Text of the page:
New mural at the Dancing Cat in San Jose is purr-fect

Besides being a nice addition to San Joses Julian-St. James Quarter, the new mural of the Dancing Cat building on Julian Street, has an unexpected use.

“In the short amount of time it’s here, the mural has made the neighborhood safer because the traffic slows down to look at it instead of blowing through the intersection,” co-founder Ann Chasson said Saturday during a ceremony that also did the ribbon cutting ceremony was a “welcome back” in the cat adoption center and lounge. The center had cut operations during the COVID-19 pandemic.

A crowd waits in front of Dancing Cat in San Jose for the ribbon to be cut for “Becky,” a mural by artist Roan Victor, on Saturday, October 23, 2021. (Sal Pizarro / Bay Area News Group)

The mural “Becky” shows a fluffy calico cat that stares at the viewer in a very feline manner while it hugs a person’s arms. It was created by mural painter Roan Victor, who led a small team of artists to complete the mural at 702 E. Julian St. in less than a month. The calico at the heart of the mural is based on a Victor cat that died a few years ago.

“Becky the cat represents Roan’s cat,” said Chasson, “but the person represents the community – all of us.”

Victor – who, along with her husband, fellow artist Sean Boyles, owns the Arsenal art supply story and gallery in Japantown – describes the couple as “crazy cat people” with usually about seven cats walking around. “I think it’s great that there is this place where people can be with cats,” she said. “You can come here and get some cat attention.”

Muralist Roan Victor speaks in front of Dancing Cat in San Jose on October 23, 2021. (Sal Pizarro / Bay Area News Group)

Victor and Boyles created artwork for the interior of Dancing Cat when it took over a former liquor store seven years ago. When Lauren Slayton, manager of Dancing Cat, was looking for an artist for the mural, she didn’t have to look far. Dancing Cat co-founder Mary Rubin, who is also a senior project manager for the City of San Jose’s public arts program, agreed that Victor was the perfect choice.

“Roan has been a founding member of our community since 2015,” she said. “Part of the Dancing Cat’s identity is the creativity that Roan and Sean brought to us.”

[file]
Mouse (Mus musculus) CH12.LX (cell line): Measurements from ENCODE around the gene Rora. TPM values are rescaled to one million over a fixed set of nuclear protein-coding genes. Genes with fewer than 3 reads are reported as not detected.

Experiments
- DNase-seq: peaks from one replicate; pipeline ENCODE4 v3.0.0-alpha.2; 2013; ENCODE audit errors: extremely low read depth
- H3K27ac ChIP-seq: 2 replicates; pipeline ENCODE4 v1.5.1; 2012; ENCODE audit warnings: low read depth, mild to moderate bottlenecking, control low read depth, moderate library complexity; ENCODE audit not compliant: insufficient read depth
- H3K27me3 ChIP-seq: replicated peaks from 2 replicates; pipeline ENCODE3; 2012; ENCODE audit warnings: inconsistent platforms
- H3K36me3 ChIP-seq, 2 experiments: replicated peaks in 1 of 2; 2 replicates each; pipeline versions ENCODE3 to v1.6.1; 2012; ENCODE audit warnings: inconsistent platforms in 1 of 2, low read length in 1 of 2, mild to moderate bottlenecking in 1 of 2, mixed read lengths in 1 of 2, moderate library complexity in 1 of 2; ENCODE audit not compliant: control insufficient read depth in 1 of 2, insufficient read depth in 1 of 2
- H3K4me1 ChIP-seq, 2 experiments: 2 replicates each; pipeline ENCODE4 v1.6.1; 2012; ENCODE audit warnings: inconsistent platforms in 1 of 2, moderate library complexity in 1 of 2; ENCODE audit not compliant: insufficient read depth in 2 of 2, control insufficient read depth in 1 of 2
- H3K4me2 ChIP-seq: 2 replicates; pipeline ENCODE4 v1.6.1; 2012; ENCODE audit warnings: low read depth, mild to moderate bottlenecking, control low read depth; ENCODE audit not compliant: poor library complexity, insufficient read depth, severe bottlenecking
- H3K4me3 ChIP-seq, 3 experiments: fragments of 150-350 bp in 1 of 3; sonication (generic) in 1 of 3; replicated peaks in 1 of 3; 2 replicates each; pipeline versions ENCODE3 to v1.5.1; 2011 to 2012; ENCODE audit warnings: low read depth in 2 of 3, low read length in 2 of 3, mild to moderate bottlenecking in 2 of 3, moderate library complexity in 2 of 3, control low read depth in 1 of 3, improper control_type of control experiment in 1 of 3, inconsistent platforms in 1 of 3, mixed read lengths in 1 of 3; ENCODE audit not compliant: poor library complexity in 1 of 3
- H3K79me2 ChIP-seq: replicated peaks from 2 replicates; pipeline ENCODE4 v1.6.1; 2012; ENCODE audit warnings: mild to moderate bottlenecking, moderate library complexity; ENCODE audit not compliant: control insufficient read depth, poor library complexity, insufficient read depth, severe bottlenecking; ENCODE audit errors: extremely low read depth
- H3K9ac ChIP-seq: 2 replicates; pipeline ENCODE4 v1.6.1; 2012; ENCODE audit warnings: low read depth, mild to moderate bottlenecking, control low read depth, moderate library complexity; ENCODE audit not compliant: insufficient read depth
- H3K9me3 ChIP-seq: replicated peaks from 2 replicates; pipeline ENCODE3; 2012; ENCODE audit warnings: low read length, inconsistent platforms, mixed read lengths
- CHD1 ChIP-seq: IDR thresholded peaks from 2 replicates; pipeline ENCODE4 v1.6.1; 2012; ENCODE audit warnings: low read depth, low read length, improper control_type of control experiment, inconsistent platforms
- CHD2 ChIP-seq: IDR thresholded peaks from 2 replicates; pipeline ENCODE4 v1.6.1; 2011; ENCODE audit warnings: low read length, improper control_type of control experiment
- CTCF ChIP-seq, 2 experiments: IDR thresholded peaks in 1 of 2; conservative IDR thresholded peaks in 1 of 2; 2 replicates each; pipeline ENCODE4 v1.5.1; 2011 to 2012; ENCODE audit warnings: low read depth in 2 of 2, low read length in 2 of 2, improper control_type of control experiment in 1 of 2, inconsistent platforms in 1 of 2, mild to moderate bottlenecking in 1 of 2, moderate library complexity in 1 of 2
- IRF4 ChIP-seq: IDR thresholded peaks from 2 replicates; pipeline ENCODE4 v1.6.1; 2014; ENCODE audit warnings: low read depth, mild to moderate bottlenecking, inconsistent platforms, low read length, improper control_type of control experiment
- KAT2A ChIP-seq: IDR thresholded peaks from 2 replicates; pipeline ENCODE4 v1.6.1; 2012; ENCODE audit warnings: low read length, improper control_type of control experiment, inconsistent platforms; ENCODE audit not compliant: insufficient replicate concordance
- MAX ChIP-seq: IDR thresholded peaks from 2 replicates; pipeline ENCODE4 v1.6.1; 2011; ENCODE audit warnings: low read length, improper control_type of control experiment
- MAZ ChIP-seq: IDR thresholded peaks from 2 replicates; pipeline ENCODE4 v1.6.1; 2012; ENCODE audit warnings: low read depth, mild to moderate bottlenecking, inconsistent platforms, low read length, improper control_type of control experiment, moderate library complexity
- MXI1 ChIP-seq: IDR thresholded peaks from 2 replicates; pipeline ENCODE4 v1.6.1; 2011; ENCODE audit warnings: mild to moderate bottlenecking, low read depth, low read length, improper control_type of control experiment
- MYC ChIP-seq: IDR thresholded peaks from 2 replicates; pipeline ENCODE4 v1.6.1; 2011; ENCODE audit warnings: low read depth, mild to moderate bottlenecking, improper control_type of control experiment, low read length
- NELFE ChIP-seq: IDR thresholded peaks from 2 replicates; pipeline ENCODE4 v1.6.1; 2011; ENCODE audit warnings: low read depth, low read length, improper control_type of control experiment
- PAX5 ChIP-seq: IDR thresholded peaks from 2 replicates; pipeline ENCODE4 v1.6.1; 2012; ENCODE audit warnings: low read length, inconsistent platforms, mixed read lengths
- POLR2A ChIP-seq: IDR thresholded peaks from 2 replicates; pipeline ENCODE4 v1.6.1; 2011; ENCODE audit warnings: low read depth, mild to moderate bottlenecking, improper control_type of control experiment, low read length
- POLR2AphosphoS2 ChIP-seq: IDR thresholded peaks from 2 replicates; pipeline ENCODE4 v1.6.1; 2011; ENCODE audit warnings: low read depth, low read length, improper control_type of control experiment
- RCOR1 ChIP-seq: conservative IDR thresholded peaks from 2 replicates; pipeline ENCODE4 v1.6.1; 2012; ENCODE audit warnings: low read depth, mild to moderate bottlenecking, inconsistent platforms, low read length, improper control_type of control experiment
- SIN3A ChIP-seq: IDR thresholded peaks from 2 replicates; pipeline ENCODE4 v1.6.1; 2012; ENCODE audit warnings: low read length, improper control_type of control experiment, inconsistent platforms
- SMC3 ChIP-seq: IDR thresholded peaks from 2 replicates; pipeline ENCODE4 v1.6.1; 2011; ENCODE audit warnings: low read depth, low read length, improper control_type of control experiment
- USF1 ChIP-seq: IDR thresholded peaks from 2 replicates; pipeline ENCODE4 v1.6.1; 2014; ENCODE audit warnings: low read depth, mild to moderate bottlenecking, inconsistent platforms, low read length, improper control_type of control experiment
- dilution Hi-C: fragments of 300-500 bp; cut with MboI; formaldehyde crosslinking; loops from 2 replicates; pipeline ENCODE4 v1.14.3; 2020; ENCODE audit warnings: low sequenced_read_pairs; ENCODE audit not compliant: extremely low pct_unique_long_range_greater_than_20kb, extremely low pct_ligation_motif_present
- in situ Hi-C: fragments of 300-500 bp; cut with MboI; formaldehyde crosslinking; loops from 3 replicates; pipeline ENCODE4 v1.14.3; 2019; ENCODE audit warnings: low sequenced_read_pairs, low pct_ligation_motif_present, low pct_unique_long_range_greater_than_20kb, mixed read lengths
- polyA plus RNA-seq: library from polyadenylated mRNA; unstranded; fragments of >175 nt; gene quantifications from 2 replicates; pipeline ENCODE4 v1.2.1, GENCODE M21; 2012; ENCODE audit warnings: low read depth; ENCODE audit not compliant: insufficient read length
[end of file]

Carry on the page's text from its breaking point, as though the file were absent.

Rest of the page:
CALL FOR CREATIVE CHILDREN: The Santa Clara County Health Department hopes a new video competition will raise awareness among young people about the COVID-19 vaccine and contain misinformation. It’s certainly worth a try, as only 75.6% of the county’s residents ages 12-17 are vaccinated – the lowest percentage among eligible age groups.

Santa Clara County’s 6th-12th grade students have until November 15 to enter the VaxUp video contest by creating a 30- to 60-second video about being vaccinated against COVID-19 using the hashtag #sccVaxUpVideo Post on TikTok or Instagram. Of course, there are rules and consent forms that need to be filled out, but it could be worth the effort: the top three videos will receive prizes of $ 1,500, $ 1,000, and $ 500, and the best video school will also receive $ 500.

You can read all the rules and conditions of participation at www.sccvaxupvideo.org.

SECRET STORY: We really needed the rain we got last weekend, but it looks like clear skies for this weekend – and that’s great news for visitors to History Park in San Jose, which has a special Halloween program on Friday and Saturday nights.

Three times every night – from 5:30 p.m. to 9:00 p.m. – the Halloween Epic Haunted Light Show is projected onto the front of the Pacific Hotel, bringing jack-o’-lanterns, skeletons and other creepy visitors to life with songs and jokes to match this season (and is aimed at younger visitors ). There is also a pumpkin patch exhibit from the Bay Area Glass Institute, food trucks, and a cemetery near the Electric Light Tower.

Admission is $ 10 for visitors 12 years old and over and $ 5 for children 6-11 years old. More information is available at www.historysanjose.org.